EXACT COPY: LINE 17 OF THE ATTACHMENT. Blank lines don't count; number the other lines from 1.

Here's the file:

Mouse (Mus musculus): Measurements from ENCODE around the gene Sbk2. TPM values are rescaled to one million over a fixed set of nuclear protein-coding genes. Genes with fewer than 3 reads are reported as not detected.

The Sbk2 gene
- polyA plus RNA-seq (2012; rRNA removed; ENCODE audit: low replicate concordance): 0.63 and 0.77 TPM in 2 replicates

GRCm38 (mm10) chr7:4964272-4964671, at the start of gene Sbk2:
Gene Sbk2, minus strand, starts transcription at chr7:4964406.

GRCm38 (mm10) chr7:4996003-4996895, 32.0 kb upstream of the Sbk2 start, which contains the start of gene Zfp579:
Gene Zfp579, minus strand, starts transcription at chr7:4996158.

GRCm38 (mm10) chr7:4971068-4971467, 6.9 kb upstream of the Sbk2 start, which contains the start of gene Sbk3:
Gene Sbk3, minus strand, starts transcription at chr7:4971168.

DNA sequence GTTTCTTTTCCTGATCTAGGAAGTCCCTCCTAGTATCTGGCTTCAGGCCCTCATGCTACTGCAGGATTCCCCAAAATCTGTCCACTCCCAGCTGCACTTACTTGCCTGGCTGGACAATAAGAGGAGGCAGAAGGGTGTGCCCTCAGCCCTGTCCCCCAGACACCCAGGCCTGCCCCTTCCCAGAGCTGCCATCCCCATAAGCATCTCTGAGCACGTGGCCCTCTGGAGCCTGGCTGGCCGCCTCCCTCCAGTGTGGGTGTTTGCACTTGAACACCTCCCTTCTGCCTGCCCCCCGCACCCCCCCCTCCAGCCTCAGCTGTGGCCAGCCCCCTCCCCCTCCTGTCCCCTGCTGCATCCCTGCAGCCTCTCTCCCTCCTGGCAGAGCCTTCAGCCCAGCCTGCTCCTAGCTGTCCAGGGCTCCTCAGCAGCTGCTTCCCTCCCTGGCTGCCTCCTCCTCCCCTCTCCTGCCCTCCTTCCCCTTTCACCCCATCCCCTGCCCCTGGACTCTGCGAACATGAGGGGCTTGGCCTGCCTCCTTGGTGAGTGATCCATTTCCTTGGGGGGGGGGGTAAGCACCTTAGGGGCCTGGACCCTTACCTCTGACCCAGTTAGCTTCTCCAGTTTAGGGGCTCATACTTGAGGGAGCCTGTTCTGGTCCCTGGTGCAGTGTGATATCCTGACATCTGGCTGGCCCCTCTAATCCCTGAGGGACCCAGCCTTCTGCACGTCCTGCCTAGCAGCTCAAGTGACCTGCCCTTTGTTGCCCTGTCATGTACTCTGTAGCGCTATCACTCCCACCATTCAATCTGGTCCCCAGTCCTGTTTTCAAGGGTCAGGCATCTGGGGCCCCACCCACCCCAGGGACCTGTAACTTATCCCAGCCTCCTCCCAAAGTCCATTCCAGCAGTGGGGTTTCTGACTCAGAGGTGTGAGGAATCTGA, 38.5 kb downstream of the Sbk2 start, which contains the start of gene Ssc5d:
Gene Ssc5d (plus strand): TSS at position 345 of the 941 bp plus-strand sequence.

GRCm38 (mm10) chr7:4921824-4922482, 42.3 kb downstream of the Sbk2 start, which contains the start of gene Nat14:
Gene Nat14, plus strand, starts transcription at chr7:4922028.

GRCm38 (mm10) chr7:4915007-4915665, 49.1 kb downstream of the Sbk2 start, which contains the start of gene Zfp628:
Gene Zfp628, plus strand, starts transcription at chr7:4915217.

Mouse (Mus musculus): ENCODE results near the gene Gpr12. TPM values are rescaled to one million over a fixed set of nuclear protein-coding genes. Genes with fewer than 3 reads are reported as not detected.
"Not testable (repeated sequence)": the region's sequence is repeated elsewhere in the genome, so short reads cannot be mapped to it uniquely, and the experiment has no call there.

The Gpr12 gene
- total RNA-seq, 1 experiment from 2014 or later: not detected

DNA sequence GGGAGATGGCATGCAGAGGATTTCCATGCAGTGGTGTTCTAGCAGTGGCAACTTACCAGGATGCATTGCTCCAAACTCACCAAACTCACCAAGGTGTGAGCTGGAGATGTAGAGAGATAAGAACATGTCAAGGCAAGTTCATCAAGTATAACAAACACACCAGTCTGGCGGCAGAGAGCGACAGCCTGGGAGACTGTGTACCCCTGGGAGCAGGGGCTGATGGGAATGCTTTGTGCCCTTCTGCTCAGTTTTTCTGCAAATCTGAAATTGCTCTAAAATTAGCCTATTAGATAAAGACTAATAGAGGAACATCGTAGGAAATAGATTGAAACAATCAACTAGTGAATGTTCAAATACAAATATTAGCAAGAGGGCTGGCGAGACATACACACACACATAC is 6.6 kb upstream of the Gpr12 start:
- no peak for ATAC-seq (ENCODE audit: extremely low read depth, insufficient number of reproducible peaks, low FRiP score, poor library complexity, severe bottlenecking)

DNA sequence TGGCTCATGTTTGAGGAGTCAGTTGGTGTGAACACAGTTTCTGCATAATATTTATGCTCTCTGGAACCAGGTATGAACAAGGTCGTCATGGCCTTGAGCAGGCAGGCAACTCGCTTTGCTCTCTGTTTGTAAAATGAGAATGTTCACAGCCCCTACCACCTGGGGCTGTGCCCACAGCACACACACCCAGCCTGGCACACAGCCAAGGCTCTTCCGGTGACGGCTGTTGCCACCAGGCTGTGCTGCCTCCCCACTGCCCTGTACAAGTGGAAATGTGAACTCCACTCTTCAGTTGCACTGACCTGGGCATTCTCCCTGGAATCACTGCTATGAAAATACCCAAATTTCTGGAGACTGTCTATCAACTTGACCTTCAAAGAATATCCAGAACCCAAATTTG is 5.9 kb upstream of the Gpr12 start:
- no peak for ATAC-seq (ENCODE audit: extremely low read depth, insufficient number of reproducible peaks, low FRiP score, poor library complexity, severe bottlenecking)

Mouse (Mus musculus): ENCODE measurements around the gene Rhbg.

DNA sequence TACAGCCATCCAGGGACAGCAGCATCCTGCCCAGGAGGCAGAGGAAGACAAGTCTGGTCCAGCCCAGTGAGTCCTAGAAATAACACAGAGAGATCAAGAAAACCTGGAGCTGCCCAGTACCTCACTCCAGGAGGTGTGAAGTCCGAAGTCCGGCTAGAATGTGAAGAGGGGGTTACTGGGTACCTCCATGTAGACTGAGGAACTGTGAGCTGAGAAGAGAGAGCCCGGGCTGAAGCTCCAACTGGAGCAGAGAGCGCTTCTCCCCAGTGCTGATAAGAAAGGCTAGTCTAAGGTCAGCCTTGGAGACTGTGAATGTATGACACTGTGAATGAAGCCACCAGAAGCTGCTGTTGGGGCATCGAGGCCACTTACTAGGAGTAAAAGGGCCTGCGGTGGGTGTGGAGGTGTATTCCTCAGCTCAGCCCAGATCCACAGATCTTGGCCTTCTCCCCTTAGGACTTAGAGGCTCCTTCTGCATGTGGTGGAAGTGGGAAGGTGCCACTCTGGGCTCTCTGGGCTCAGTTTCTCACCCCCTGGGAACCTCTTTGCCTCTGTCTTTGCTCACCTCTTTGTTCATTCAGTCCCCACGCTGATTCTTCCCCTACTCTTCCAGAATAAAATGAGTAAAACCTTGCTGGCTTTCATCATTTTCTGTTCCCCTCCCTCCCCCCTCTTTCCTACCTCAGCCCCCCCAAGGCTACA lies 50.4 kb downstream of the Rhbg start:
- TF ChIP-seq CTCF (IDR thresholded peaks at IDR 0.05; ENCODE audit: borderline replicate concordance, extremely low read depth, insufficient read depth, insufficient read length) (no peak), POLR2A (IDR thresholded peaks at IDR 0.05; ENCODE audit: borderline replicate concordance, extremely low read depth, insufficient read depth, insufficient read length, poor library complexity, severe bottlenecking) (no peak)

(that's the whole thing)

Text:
"Not testable (repeated sequence)": the region's sequence is repeated elsewhere in the genome, so short reads cannot be mapped to it uniquely, and the experiment has no call there.